Christianity is the only belief-system that has any answers to the problem of evil. Hence, we blow a great opportunity when we fumble the question.
i) Islam denies original sin. Hence, it has no explanation for the universality of sin.
ii) Hinduism refers evil to reincarnation. This explanation has its own internal difficulties. It begs the question of how the cycle got started in the first place. And if we don’t remember our past lives, then how can we learn from our mistakes and do better the next time around.
Hinduism and Buddhism also tend to treat the sensible world as illusory or delusive. But this only pushes the question back a step, for you must then account for the illusion.
iii) Buddhism counsels radical detachment in the face of evil and suffering. This treats the symptom by dehumanizing the subject. We became numb in the face of evil.
iv) Secularism blames moral evil on our predatory ancestry. But predators don’t regularly kill members of their own species. And if this analysis were correct, then evil would be insoluble since it is programmed into our genes.
There is also the Marxist diagnosis, which, even if otherwise accurate, only pushes the problem back a step by failing to explain why the haves oppress the have-nots in the first place.
i) Traditionally, theodicy distinguishes between moral and natural evil. The freewill defense, even if otherwise valid, is logically accessory to moral evil rather than natural evil.
ii) One attempt to extend the freewill defense to natural evil is to attribute natural evil to consequences of the fall. This makes sense with respect to disease and certain forms of death (by aging, illness, and crime).
iii) It makes less sense with respect to natural disasters. In general, hurricanes, tornadoes, tidal waves, volcanoes, earthquakes, floods, and wildfires are not intrinsically evil. They are either side-effects of something else, or function as a natural safety-value for releasing and equalizing the build-up internal pressures or thermal invariances in the natural world.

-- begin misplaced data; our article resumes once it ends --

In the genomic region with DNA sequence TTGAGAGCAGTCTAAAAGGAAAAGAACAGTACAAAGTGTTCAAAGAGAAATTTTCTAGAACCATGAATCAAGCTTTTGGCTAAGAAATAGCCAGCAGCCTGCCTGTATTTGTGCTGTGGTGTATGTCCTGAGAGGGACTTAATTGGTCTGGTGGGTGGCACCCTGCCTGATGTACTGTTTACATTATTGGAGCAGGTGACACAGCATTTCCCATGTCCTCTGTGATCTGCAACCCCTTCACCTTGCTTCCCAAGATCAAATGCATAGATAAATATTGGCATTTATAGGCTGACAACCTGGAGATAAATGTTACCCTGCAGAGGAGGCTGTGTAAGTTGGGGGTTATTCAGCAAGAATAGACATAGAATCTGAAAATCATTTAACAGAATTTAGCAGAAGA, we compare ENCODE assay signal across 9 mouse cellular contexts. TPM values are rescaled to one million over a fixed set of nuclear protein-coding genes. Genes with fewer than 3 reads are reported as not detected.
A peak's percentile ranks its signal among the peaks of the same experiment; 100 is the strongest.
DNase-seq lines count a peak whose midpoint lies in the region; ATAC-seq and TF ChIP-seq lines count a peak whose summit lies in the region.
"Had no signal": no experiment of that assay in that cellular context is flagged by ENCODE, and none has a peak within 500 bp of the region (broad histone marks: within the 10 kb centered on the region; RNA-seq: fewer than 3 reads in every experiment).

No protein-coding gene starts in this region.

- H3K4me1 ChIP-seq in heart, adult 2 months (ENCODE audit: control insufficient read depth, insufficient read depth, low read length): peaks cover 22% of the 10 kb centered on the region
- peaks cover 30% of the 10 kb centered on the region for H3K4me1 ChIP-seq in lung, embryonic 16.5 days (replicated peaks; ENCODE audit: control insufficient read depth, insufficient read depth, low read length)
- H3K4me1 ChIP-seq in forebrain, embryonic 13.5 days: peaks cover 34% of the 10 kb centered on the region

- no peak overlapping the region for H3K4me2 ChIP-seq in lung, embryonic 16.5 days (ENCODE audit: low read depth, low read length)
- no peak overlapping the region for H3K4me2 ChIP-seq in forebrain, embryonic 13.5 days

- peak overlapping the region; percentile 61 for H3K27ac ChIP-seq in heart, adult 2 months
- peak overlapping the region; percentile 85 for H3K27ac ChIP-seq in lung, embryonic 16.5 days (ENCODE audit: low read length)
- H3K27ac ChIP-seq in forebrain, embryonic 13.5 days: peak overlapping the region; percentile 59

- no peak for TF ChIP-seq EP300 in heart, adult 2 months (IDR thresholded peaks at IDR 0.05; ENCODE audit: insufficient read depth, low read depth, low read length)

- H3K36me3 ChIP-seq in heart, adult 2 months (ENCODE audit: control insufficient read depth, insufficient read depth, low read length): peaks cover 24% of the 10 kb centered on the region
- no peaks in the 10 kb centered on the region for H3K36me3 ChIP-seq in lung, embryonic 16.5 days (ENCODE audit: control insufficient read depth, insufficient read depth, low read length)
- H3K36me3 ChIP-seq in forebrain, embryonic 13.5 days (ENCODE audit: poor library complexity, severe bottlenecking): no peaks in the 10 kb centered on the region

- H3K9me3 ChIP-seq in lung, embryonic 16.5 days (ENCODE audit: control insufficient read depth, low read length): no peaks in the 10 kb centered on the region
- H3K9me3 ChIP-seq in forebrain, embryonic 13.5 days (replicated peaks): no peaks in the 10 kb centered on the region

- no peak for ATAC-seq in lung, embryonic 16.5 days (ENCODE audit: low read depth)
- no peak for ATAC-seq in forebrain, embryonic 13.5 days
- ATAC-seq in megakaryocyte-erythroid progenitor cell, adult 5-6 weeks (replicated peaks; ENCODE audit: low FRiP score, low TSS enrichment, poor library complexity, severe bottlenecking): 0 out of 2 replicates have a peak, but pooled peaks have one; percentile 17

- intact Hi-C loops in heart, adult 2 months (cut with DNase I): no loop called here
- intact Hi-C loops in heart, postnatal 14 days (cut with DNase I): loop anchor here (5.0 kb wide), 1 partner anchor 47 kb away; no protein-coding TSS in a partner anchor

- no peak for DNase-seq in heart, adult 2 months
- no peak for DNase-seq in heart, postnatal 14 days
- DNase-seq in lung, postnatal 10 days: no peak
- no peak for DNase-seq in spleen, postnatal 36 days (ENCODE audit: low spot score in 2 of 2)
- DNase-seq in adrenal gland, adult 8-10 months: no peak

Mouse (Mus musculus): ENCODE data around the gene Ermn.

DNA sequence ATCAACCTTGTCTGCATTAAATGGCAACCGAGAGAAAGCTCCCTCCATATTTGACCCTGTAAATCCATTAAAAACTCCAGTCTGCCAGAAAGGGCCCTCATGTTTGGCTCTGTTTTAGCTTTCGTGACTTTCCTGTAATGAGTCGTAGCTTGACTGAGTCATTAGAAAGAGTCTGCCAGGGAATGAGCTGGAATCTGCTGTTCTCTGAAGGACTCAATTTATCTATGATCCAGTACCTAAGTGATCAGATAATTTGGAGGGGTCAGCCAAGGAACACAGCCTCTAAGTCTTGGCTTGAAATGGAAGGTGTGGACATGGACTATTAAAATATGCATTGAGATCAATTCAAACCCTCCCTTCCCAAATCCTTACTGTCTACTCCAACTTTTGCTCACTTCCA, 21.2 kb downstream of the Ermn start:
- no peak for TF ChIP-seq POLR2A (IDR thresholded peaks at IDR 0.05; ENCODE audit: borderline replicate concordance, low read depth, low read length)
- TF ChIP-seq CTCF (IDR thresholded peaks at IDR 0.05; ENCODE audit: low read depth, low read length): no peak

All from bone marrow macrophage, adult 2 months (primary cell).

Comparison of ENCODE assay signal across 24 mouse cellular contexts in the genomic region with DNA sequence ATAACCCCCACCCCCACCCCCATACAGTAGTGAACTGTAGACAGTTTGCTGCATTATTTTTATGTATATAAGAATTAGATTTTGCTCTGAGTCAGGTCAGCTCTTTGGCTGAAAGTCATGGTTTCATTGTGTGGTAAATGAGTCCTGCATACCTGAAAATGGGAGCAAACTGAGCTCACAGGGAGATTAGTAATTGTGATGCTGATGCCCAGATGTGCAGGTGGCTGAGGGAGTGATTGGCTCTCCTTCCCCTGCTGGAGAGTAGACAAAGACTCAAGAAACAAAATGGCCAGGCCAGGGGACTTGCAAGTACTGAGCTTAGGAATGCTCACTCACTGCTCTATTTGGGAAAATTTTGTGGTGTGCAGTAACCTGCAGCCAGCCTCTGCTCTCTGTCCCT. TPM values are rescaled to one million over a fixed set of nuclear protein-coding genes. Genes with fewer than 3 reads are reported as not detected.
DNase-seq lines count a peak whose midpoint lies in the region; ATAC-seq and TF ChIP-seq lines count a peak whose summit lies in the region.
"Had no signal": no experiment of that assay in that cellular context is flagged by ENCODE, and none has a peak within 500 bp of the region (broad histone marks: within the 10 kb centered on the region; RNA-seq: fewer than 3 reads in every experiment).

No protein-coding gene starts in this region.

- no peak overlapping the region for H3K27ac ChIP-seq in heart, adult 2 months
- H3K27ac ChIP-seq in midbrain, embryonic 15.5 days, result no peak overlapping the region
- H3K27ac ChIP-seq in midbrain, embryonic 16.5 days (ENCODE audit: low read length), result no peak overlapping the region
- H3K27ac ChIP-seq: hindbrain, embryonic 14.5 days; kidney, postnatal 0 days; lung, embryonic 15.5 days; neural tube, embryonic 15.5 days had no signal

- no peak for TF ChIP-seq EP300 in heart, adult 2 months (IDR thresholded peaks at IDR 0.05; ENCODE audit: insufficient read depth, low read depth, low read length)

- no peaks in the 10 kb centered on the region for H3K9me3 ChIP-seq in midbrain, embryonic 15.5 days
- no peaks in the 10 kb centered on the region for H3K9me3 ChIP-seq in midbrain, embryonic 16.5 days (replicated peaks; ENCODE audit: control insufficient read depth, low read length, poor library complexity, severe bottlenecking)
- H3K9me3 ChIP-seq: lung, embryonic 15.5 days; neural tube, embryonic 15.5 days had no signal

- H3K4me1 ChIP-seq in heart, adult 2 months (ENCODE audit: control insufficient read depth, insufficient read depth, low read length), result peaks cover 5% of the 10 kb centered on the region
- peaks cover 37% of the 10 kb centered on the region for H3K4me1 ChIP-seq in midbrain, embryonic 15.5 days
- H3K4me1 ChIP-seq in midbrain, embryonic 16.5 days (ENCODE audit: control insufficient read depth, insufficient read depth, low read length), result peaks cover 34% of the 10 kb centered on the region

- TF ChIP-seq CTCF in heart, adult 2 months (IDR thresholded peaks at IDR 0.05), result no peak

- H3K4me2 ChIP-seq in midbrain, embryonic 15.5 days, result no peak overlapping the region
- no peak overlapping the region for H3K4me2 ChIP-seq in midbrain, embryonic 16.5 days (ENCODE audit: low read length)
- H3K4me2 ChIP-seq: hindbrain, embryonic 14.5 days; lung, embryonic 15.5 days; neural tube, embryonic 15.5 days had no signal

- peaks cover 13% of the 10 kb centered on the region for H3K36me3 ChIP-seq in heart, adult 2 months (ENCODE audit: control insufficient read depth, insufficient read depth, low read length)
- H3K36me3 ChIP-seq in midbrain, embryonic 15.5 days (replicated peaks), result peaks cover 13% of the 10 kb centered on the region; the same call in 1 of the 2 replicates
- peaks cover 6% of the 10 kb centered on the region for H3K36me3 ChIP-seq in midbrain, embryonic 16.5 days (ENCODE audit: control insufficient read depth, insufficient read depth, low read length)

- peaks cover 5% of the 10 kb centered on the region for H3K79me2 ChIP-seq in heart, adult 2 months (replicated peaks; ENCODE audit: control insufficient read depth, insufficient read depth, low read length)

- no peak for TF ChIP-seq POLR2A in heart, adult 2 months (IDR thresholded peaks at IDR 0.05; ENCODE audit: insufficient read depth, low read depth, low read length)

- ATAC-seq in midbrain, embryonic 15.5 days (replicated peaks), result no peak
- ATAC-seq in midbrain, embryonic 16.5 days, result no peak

It some cases it’s just a difference of degree—water is good, too much water, or too little, is bad.
Is fire good or bad? It all depends.
What makes a natural disaster an evil is not its intrinsic character, but its relation to human life and livelihood.
iv) Attributing a natural disaster to the sin of Adam or the agency of Satan is a rather ad hoc explanation.
a) A robust doctrine of original sin is incompatible with the freewill defense. Those who affirm freewill deny that original sin is that debilitating.
b) Scripture does not attribute natural disaster to the devil. That would turn the devil into some sort of storm-god of the kind worshipped by idolaters.
Moreover, it only pushes the problem back a step. If the devil lies behind a natural disaster, who lies behind the devil? Is God not in control of the devil?
c) Another possible move is to attribute natural disaster to divine judgment. This strategy has the merit of some Scriptural precedent. However, collective guilt is ill-suited to the freewill defense.
v) I have no reason to assume that a natural disaster could not occur in an unfallen world. What would not occur are human fatalities as a result of natural disaster.
God would warn us, or shield us. Or perhaps we’d be so technologically advanced that we could regulate nature and divert a hurricane away from a population center.
For some reason, there are ministers who feel that any dumb answer will do so long as it is long on warm-fuzzies.
But this simply won’t do. The laity are not a bunch of five-year-olds. Many laymen have advanced degrees in intellectually demanding fields of study. This habit of talking down to the laity is a sorry excuse for pastoral ministry.
For that matter, unbelievers aren’t stupid either. And when they hear stupid answers, they feel justified in the contempt for the faith.
It’s revealing that when an Osteen or Warren or Campolo publicly misrepresents the Christian faith, you have folks who rush to their defense and put words in their mouth.
Now, one could make allowance for flubbing the answer if they were out of character. But when someone has a track-record of sloppy theology, why give him the benefit of the doubt?
And, more to the point, why is the priority to defend human falsehood rather than divine truth?